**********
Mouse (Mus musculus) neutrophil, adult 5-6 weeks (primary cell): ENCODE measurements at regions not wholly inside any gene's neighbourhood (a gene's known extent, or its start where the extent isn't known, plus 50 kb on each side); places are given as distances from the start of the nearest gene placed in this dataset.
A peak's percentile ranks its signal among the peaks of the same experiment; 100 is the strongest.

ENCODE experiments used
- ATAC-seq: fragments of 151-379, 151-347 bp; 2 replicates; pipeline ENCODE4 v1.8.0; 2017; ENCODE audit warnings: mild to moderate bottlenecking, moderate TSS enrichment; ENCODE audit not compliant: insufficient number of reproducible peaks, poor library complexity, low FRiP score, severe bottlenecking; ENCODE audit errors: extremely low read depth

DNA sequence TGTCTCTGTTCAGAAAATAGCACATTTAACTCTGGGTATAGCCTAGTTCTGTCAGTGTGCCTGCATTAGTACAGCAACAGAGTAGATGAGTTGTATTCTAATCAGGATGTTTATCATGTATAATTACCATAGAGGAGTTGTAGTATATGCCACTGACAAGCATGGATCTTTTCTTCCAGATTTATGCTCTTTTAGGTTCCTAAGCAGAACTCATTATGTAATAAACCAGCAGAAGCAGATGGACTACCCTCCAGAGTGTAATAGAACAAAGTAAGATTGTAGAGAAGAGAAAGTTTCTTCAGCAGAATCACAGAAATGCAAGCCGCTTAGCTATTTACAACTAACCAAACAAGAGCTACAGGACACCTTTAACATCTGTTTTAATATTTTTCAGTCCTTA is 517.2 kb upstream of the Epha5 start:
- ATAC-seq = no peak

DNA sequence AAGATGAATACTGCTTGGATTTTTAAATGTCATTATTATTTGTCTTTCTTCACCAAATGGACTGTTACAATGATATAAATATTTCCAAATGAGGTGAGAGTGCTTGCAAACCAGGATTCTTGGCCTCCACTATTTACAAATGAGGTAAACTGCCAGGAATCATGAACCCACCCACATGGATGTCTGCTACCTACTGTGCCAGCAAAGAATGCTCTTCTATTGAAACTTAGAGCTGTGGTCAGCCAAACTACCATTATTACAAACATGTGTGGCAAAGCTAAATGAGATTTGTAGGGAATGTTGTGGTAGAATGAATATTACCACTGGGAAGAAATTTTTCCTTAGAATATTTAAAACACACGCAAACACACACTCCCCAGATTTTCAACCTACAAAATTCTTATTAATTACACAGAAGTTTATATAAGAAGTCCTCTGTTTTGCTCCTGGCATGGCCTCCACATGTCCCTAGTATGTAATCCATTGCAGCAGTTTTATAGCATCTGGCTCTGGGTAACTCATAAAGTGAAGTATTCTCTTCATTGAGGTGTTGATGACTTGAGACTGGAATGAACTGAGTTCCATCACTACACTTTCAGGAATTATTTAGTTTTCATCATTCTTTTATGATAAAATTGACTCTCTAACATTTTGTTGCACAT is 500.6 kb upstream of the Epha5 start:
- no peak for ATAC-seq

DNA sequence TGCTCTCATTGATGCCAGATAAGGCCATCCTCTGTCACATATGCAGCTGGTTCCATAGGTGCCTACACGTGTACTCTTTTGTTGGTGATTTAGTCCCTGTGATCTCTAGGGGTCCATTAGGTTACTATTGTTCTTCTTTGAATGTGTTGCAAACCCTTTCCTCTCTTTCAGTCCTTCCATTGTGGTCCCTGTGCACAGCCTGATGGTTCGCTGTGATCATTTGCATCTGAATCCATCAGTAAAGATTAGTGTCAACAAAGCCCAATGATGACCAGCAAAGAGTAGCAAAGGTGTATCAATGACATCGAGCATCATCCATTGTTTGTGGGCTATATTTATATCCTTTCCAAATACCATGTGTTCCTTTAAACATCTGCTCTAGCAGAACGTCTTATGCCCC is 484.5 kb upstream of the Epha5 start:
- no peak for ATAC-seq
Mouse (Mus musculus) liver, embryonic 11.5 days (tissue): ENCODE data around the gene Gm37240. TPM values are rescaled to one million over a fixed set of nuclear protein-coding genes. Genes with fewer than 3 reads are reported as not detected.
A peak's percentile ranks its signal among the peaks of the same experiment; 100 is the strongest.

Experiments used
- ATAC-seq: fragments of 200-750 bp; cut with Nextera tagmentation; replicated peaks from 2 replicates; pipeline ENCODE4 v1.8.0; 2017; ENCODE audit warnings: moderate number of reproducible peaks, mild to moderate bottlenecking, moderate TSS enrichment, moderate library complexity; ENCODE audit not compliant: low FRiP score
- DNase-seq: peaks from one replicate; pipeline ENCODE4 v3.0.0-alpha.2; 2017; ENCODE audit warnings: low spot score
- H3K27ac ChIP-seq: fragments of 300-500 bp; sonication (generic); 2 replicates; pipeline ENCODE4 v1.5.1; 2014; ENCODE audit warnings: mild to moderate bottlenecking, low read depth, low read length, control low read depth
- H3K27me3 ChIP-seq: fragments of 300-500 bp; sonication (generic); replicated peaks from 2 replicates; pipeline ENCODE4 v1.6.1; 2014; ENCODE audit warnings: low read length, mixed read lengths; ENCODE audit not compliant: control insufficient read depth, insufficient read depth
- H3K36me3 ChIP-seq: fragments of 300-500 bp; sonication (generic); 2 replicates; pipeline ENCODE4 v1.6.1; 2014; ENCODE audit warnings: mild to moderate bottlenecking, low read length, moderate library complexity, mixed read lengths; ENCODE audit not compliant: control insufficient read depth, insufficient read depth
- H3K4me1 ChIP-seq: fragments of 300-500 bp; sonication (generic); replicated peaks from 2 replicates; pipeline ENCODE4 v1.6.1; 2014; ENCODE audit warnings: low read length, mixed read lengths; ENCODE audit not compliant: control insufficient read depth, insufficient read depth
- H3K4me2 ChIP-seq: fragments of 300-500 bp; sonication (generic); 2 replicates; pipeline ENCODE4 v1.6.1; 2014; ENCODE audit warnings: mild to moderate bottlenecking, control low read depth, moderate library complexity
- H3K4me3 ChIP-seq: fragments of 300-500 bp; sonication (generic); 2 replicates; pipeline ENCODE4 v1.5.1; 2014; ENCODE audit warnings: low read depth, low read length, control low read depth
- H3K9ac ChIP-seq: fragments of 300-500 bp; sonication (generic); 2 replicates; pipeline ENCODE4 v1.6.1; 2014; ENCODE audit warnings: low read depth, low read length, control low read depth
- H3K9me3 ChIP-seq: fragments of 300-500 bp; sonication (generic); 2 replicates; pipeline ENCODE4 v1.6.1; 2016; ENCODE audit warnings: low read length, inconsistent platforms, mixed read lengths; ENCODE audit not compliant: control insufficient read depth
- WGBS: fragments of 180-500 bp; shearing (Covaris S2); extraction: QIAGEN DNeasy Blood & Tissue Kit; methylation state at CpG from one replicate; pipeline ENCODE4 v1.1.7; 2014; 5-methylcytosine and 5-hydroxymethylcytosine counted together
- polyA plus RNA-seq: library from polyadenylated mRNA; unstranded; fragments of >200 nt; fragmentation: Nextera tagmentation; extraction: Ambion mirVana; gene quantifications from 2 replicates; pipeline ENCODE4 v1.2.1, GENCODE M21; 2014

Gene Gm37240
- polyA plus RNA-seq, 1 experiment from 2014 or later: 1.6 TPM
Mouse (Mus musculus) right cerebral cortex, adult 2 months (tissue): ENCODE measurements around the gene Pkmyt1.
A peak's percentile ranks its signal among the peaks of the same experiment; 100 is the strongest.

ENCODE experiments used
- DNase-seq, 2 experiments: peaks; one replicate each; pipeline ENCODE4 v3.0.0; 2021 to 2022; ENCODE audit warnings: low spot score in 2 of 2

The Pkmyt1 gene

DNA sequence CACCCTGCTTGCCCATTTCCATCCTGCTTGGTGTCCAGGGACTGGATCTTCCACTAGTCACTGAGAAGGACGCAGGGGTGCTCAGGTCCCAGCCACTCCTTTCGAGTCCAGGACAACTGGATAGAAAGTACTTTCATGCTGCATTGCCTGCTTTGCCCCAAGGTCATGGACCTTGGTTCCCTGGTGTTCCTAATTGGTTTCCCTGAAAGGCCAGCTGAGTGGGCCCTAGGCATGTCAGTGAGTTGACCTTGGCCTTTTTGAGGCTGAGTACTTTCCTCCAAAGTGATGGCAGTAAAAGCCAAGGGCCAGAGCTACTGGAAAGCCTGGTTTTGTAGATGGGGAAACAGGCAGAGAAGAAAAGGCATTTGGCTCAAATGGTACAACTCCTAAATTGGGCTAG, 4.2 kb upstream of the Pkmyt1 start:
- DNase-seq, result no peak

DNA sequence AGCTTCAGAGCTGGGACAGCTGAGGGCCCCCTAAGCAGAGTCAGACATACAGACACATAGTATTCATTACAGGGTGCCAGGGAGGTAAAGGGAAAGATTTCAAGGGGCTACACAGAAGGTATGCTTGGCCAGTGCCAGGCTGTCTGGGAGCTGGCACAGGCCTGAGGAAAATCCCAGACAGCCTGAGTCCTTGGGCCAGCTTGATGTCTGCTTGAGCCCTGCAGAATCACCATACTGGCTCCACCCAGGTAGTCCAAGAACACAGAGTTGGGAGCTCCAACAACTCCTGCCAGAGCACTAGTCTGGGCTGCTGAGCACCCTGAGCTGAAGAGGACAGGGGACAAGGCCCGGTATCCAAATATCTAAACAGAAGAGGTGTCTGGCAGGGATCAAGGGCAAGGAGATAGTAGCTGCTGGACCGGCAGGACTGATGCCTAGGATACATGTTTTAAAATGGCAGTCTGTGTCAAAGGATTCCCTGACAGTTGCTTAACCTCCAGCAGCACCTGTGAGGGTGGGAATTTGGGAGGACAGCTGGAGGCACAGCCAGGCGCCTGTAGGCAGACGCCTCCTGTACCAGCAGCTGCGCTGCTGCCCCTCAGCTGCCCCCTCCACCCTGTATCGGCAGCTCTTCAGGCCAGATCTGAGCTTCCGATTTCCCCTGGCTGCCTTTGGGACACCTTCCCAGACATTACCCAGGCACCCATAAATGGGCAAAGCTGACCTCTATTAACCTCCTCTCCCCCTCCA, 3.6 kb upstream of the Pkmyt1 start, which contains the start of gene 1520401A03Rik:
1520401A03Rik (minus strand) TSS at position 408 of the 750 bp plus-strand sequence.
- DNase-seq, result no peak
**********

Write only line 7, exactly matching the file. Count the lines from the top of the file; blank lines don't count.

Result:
DNA sequence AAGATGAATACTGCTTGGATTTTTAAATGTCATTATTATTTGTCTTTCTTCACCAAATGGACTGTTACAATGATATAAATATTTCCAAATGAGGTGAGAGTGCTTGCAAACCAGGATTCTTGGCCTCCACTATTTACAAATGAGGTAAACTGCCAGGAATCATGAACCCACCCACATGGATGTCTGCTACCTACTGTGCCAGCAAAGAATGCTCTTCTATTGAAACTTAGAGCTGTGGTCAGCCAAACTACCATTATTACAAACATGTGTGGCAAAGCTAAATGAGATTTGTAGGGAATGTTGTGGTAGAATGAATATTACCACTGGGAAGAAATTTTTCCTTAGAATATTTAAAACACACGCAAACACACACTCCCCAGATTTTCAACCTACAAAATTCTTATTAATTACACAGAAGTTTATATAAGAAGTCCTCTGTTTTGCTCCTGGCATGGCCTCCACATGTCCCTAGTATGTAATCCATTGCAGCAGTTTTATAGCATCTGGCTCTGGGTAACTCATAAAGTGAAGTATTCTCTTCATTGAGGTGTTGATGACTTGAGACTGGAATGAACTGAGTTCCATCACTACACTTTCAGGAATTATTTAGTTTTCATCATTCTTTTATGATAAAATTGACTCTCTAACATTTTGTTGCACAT is 500.6 kb upstream of the Epha5 start: